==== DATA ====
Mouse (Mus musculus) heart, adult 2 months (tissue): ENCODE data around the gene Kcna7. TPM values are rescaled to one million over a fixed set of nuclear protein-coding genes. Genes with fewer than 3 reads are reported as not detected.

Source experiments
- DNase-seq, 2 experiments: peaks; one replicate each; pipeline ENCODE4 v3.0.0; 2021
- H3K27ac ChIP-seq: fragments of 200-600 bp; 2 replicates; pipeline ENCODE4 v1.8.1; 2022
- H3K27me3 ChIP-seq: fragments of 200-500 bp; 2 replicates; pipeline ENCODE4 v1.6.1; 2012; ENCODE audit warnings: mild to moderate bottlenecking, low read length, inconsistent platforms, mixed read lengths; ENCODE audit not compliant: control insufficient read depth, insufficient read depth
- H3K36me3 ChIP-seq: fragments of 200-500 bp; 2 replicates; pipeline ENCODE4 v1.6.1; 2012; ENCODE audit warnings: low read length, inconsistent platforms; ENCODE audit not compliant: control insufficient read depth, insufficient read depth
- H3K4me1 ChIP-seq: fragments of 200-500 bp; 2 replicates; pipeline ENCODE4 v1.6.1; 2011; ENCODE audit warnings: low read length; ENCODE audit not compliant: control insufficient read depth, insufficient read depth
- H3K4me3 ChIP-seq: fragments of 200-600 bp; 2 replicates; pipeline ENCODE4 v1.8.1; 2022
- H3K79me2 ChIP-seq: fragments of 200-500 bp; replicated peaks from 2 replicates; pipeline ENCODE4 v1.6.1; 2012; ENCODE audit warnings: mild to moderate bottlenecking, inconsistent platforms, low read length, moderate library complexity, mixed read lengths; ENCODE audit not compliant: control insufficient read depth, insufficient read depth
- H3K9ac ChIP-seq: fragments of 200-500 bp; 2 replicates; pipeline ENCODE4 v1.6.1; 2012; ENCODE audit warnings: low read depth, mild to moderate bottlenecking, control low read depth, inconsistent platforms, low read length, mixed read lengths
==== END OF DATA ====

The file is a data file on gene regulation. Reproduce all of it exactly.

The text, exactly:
Mouse (Mus musculus) heart, adult 2 months (tissue): ENCODE data around the gene Kcna7. TPM values are rescaled to one million over a fixed set of nuclear protein-coding genes. Genes with fewer than 3 reads are reported as not detected.

Source experiments
- DNase-seq, 2 experiments: peaks; one replicate each; pipeline ENCODE4 v3.0.0; 2021
- H3K27ac ChIP-seq: fragments of 200-600 bp; 2 replicates; pipeline ENCODE4 v1.8.1; 2022
- H3K27me3 ChIP-seq: fragments of 200-500 bp; 2 replicates; pipeline ENCODE4 v1.6.1; 2012; ENCODE audit warnings: mild to moderate bottlenecking, low read length, inconsistent platforms, mixed read lengths; ENCODE audit not compliant: control insufficient read depth, insufficient read depth
- H3K36me3 ChIP-seq: fragments of 200-500 bp; 2 replicates; pipeline ENCODE4 v1.6.1; 2012; ENCODE audit warnings: low read length, inconsistent platforms; ENCODE audit not compliant: control insufficient read depth, insufficient read depth
- H3K4me1 ChIP-seq: fragments of 200-500 bp; 2 replicates; pipeline ENCODE4 v1.6.1; 2011; ENCODE audit warnings: low read length; ENCODE audit not compliant: control insufficient read depth, insufficient read depth
- H3K4me3 ChIP-seq: fragments of 200-600 bp; 2 replicates; pipeline ENCODE4 v1.8.1; 2022
- H3K79me2 ChIP-seq: fragments of 200-500 bp; replicated peaks from 2 replicates; pipeline ENCODE4 v1.6.1; 2012; ENCODE audit warnings: mild to moderate bottlenecking, inconsistent platforms, low read length, moderate library complexity, mixed read lengths; ENCODE audit not compliant: control insufficient read depth, insufficient read depth
- H3K9ac ChIP-seq: fragments of 200-500 bp; 2 replicates; pipeline ENCODE4 v1.6.1; 2012; ENCODE audit warnings: low read depth, mild to moderate bottlenecking, control low read depth, inconsistent platforms, low read length, mixed read lengths